2.5 Natural Disruptions to Ecosystems

2 min readdecember 27, 2022

Joshua Nielsen

Joshua Nielsen

AP Environmental Science ♻️

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Change is a Constant

Our Earth, due to species interference and the life cycles, experiences constant changes. Some are slow and always evolving, some are fast and sporadic, and some are somewhere in the middle. Effects that these processes have can be drastic or negligible to certain ecosystems, and can happen to have short-term or longer-term effects. Manmade, or anthropogenic, disasters may be equal to any natural counterparts.
These alterations in Earth's happenings can be random (like a lightning strike from one storm), seasonal (the months in which hurricanes occur to form a hurricane season), or by episode (like stages of a volcanic eruption). For example, glaciers and climate change are contributing to sea level rise, which increases flooding in coastal cities or communities. These are manmade disasters that can have great effects on ecosystems. Naturally, disasters such as the cold can cause migrations, such as geese in Canada finding similar conditions further south to escape snow and ice storms during winter.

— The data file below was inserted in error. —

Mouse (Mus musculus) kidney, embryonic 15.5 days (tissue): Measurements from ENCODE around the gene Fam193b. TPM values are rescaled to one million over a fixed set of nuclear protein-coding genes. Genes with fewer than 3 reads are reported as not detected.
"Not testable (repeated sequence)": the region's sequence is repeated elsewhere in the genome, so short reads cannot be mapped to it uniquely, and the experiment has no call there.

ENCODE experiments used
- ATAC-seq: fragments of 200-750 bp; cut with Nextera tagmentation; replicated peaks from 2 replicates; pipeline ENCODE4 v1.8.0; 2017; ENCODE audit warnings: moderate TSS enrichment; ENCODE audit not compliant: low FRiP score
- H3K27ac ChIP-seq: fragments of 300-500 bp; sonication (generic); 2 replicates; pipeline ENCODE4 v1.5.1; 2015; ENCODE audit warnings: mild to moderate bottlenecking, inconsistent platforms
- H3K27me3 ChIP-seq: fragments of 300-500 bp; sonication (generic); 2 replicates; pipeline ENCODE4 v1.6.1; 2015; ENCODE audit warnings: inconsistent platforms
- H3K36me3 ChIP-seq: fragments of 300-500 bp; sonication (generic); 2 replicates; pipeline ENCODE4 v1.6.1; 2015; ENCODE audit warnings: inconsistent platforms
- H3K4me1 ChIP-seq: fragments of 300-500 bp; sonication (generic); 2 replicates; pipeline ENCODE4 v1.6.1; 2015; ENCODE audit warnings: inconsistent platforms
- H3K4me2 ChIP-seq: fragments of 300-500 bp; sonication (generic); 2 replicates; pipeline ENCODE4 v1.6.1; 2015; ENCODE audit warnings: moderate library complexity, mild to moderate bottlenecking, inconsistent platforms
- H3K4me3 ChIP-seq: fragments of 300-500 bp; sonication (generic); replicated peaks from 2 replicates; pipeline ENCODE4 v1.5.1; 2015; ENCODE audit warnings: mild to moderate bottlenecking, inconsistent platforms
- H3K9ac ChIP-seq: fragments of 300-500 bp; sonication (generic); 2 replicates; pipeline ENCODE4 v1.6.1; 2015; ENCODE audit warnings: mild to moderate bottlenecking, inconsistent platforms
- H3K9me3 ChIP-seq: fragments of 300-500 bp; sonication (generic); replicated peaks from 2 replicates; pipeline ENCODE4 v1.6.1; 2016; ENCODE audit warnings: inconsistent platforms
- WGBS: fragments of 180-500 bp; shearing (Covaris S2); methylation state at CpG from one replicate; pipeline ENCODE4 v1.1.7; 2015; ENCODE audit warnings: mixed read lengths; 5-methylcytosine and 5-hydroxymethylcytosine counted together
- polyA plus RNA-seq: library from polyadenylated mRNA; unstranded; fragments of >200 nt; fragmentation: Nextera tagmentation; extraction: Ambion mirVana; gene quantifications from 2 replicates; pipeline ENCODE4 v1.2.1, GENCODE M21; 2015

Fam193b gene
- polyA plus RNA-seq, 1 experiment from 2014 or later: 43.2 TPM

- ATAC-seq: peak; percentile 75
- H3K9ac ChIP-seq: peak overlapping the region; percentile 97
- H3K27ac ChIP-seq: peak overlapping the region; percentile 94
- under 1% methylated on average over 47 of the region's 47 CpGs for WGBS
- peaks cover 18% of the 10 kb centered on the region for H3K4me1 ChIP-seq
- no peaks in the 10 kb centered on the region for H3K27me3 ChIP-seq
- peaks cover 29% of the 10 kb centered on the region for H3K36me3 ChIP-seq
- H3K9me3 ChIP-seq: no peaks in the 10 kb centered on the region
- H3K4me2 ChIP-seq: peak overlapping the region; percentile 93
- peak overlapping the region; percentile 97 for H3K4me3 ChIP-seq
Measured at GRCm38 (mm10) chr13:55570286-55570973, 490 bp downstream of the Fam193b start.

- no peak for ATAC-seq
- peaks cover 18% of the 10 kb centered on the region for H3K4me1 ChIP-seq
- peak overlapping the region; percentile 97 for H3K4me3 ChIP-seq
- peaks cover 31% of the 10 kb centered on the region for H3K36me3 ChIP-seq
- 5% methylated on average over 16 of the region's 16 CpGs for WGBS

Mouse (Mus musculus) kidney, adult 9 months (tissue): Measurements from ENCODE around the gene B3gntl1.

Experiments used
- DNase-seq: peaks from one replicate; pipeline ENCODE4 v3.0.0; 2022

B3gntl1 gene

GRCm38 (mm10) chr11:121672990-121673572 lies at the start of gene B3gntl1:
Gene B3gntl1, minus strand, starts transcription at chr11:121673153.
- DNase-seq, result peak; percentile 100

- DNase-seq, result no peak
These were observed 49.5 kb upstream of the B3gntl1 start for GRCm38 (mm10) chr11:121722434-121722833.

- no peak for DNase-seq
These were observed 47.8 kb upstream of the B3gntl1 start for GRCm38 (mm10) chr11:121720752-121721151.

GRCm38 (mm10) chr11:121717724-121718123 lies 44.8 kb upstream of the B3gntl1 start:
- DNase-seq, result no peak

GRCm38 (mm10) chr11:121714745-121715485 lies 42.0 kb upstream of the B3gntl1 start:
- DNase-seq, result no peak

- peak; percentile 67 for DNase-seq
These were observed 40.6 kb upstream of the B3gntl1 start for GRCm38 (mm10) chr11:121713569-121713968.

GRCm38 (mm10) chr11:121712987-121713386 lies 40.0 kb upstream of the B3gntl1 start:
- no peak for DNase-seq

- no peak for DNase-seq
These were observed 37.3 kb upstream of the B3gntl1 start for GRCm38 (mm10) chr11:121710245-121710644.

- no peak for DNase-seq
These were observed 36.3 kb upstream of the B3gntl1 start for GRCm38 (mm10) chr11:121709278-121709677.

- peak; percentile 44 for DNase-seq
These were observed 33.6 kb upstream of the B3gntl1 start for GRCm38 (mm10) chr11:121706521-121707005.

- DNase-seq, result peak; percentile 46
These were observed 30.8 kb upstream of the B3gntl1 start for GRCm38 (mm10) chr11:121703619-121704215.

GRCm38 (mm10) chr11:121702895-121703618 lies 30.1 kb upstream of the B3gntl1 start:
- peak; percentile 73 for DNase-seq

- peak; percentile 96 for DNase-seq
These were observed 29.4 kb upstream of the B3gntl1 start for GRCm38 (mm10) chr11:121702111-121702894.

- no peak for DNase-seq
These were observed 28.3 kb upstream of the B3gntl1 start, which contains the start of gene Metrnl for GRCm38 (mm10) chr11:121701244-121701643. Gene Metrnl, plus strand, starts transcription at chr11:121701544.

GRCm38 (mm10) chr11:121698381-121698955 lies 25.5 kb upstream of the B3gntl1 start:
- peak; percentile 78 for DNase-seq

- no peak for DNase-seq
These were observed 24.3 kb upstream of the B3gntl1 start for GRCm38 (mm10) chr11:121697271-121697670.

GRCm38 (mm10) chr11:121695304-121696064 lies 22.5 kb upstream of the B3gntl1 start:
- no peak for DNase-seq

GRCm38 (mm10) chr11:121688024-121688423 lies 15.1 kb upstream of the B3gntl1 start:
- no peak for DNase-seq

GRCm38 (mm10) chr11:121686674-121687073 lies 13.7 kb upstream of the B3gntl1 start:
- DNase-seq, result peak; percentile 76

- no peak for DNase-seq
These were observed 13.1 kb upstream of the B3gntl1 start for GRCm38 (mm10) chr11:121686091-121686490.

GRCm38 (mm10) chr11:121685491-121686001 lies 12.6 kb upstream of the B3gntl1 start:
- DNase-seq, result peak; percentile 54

Resistance and Resilience

Resistance is a measurement of how much an ecosystem changes after a disruption (forest fire, invasive species...).  If there is little change, the ecosystem has a high resistance and is considered to be quite stable. That is to say, this ecosystem would bear the brunt of the disaster without experiencing much internal damage.
Resilience is the measure of how quickly the ecosystem can ‘bounce back’ from the disturbance. It is a measure of how quickly an ecosystem can recover and rebuild its environment.

Intermediate Disturbance Hypothesis


Image courtesy of Wikipedia

Maximum species diversity is reached when an ecosystem experiences an intermediate level of disturbance. It is because both early and late succession species are able to survive at the same time. An early succession species (grasses, shrubs) is one that is able to exist in an ecosystem first, requiring fewer nutrients and existing with less interspecies competition. A late succession species is the opposite, and has found the ecosystem more recently. So, an ecosystem with a moderate amount of disturbance (detectable, not destructive!) will allow all succession levels to survive the best they can. 🎥 Watch: AP Environmental Science Streams
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